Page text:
The real lesson in this “Tale of Two Pities” may be how the advantage takers always seem to thwart the good work of Florida lawmakers.
When will it be time for lawmakers to finish the job once-and-for-all?
NOTE #1: at a prior board meeting Citizens, President Barry Gilway reported a policy count of 937,835 as of July 8. He revised the year-end policy count projections from 1.1million to 1.2 million saying “that is about a 300% increase in company size in less than three years.” He added that Citizens’ policy county could be 1.55 million the end of next year with a worst-case of 1.9 million obliterating the previous high of 1.5 million in 2011.
Florida’s residential private market is about 75% shutdown. July 1 numbers for Citizens show 92% of its policies were residential multi-peril. It maintains $318 billion in total exposure with $2.5 billion in premium.
NOTE #2: In its’ recent agents bulletin American Traditions announced it will pause new business “until further notice.” American Integrity just announced further restrictions on DP-3 policies by writing only those five years or less in age for eight central Florida counties. Coral Gables based Weston Property & Casualty became the fifth insurer declared insolvent this year with around 19,000 policies. Others in 2022 are:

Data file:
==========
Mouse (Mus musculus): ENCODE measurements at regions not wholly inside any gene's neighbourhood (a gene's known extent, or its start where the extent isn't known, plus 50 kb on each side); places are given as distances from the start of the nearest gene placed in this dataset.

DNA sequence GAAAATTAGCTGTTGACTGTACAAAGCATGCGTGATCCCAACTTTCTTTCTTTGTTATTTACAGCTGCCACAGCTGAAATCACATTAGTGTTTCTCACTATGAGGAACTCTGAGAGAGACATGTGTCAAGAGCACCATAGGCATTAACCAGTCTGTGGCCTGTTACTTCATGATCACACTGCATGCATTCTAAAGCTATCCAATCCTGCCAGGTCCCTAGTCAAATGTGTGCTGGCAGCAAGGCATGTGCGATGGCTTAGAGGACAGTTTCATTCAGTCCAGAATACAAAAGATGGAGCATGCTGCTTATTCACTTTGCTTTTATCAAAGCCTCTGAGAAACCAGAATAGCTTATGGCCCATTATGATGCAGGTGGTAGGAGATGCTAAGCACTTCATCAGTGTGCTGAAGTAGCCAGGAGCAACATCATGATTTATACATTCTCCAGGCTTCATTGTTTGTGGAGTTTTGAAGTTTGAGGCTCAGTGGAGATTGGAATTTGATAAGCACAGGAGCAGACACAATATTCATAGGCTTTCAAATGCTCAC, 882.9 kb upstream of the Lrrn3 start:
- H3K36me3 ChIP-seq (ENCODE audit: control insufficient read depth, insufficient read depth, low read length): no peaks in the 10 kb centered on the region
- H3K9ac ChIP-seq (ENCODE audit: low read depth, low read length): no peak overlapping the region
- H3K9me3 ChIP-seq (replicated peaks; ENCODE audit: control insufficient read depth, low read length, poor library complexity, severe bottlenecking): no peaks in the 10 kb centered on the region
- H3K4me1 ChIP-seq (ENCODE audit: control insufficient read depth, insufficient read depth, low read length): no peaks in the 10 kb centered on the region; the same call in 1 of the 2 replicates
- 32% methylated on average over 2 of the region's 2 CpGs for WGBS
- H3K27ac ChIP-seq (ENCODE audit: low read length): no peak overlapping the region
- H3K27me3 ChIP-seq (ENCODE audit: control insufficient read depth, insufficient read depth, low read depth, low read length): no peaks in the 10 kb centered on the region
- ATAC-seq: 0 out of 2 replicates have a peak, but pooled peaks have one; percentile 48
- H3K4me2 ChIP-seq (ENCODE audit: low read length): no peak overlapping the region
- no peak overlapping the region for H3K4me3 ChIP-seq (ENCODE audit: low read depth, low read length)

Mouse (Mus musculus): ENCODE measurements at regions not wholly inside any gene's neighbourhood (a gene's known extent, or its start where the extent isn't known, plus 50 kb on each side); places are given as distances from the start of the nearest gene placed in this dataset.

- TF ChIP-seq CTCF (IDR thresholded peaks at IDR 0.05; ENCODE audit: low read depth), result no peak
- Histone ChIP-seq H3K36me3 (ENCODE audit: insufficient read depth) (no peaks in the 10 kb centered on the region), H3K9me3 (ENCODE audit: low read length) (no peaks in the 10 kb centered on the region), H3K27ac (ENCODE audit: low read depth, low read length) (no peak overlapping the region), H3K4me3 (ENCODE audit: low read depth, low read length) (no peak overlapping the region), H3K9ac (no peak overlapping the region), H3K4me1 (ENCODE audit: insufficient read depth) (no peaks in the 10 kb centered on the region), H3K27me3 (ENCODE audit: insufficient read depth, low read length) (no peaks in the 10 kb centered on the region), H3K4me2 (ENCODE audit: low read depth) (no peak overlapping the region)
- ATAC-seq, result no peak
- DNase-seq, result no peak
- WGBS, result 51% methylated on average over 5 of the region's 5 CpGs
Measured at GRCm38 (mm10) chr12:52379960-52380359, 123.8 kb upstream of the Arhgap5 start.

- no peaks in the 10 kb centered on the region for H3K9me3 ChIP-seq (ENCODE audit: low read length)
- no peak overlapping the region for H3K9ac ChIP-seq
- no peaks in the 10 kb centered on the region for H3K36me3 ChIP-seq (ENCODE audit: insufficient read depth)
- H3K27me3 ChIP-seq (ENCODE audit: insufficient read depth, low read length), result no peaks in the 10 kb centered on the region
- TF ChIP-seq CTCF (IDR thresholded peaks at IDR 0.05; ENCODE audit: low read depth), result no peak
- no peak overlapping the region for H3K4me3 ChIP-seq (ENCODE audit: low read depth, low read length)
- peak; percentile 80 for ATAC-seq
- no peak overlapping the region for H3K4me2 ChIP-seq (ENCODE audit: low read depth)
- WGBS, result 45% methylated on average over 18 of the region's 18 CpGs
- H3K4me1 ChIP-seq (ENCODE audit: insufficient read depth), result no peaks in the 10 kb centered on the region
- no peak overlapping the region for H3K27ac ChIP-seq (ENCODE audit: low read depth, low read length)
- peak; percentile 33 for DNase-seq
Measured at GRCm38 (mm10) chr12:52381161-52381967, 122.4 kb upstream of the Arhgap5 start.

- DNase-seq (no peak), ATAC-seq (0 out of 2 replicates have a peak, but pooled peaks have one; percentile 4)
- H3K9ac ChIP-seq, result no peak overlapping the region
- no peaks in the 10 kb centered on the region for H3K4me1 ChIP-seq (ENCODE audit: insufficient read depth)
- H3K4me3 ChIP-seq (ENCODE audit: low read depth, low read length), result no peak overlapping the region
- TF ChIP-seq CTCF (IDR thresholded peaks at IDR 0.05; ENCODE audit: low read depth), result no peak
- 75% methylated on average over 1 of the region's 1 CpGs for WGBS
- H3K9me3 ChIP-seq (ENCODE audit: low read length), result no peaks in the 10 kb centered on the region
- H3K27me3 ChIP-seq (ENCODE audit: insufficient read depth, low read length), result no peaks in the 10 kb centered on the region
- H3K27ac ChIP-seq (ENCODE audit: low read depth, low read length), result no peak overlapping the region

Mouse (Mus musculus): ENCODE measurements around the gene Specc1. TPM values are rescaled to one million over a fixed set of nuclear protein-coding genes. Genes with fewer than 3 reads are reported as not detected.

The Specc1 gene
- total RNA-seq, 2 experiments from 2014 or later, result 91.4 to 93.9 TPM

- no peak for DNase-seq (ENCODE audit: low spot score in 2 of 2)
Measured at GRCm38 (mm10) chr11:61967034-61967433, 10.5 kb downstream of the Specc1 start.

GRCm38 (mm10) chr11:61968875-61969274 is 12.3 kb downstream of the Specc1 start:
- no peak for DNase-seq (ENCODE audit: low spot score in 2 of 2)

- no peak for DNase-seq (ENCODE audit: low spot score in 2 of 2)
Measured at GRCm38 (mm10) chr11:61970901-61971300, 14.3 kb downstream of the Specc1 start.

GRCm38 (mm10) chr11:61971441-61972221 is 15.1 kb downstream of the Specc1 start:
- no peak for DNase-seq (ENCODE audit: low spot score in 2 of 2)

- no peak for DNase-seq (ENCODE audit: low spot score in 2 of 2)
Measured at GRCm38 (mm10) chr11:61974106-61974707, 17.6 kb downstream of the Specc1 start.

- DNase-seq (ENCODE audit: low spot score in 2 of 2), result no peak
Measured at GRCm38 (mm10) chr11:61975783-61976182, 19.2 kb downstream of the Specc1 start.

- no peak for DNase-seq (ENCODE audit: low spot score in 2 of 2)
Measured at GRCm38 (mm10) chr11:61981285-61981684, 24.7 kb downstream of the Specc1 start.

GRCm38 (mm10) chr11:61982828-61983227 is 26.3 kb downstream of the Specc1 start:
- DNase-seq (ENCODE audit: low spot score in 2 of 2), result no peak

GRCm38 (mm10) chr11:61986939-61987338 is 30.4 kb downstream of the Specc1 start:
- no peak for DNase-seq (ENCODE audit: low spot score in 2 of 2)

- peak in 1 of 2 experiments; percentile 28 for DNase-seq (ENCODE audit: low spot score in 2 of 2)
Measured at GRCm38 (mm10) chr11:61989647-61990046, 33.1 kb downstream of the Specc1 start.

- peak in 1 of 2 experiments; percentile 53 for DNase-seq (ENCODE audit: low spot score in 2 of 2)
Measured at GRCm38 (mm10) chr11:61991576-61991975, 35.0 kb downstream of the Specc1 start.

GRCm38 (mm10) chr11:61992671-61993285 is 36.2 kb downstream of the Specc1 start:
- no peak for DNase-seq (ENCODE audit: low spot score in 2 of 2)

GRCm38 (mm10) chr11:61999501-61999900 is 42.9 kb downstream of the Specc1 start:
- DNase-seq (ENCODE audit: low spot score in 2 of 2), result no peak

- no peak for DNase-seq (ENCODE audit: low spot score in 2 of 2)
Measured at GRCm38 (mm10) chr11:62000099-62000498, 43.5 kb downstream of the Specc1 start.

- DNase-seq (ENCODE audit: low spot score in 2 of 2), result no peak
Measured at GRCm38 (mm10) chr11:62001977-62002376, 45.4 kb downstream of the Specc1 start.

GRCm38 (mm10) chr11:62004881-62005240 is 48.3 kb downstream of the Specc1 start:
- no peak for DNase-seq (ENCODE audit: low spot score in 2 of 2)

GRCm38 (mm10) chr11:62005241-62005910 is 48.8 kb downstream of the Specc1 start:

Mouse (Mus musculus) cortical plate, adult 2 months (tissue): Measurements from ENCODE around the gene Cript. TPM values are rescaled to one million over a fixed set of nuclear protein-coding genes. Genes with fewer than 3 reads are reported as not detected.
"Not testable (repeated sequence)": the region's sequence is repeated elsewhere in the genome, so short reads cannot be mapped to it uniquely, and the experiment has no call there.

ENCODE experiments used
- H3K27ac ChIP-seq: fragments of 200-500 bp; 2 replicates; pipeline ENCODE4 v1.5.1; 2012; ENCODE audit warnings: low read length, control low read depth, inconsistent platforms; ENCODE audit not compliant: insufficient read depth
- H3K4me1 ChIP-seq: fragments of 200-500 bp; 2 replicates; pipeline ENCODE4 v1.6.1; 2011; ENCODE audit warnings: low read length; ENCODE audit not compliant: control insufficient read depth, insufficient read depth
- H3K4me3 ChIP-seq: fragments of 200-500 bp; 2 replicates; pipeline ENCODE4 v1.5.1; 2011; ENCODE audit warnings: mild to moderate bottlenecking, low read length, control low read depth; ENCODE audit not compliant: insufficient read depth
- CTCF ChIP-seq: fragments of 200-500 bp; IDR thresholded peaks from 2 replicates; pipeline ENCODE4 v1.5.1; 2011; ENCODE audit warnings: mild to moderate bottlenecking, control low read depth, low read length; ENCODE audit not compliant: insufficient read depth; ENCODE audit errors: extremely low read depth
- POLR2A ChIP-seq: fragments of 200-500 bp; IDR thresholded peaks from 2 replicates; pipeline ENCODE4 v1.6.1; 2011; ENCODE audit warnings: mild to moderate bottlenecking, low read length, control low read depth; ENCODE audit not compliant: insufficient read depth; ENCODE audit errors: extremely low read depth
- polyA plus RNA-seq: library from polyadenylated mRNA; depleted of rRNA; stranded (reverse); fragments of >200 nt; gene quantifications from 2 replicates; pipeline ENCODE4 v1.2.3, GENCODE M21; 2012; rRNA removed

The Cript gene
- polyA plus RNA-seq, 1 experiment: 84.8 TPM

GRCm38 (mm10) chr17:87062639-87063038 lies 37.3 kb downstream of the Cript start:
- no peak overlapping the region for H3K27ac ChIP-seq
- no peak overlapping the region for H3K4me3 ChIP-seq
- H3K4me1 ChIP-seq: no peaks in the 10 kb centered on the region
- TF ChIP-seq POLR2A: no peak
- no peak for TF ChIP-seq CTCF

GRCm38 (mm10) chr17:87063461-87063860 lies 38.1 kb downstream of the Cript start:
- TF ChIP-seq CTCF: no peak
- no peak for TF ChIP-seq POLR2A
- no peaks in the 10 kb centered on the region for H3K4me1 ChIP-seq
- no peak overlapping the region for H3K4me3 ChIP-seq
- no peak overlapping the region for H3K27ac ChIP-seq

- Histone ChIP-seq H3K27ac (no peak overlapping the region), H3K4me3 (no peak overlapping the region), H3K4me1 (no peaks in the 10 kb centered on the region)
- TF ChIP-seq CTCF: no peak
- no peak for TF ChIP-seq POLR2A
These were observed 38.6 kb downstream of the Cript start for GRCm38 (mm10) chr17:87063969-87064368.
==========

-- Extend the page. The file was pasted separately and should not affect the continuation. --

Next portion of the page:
February 2022: St. Johns, 147,000 policies, assumed by Slide.
March 2022: Avatar, 40,000 policies.
May 2022: Lighthouse, a Louisiana domestic, 7,000 policies.
June 2022: Southern Fidelity, 78,000 policies
NOTE #3: The report included only 3 “Potential Statutory Amendments” as follows:
- The creation of a public records exemption for scandalous, sham, and other improper matter stricken from a filing under the rules of court procedure, if such matter would defame and harm a litigant or third party.
- Improvements to the Vexatious Litigant Law that would expand the provisions to address a wider population of vexatious litigants.
- Consolidation of the many statutes that address improper litigation in order to improve user awareness and ease of use and ensure more consistency.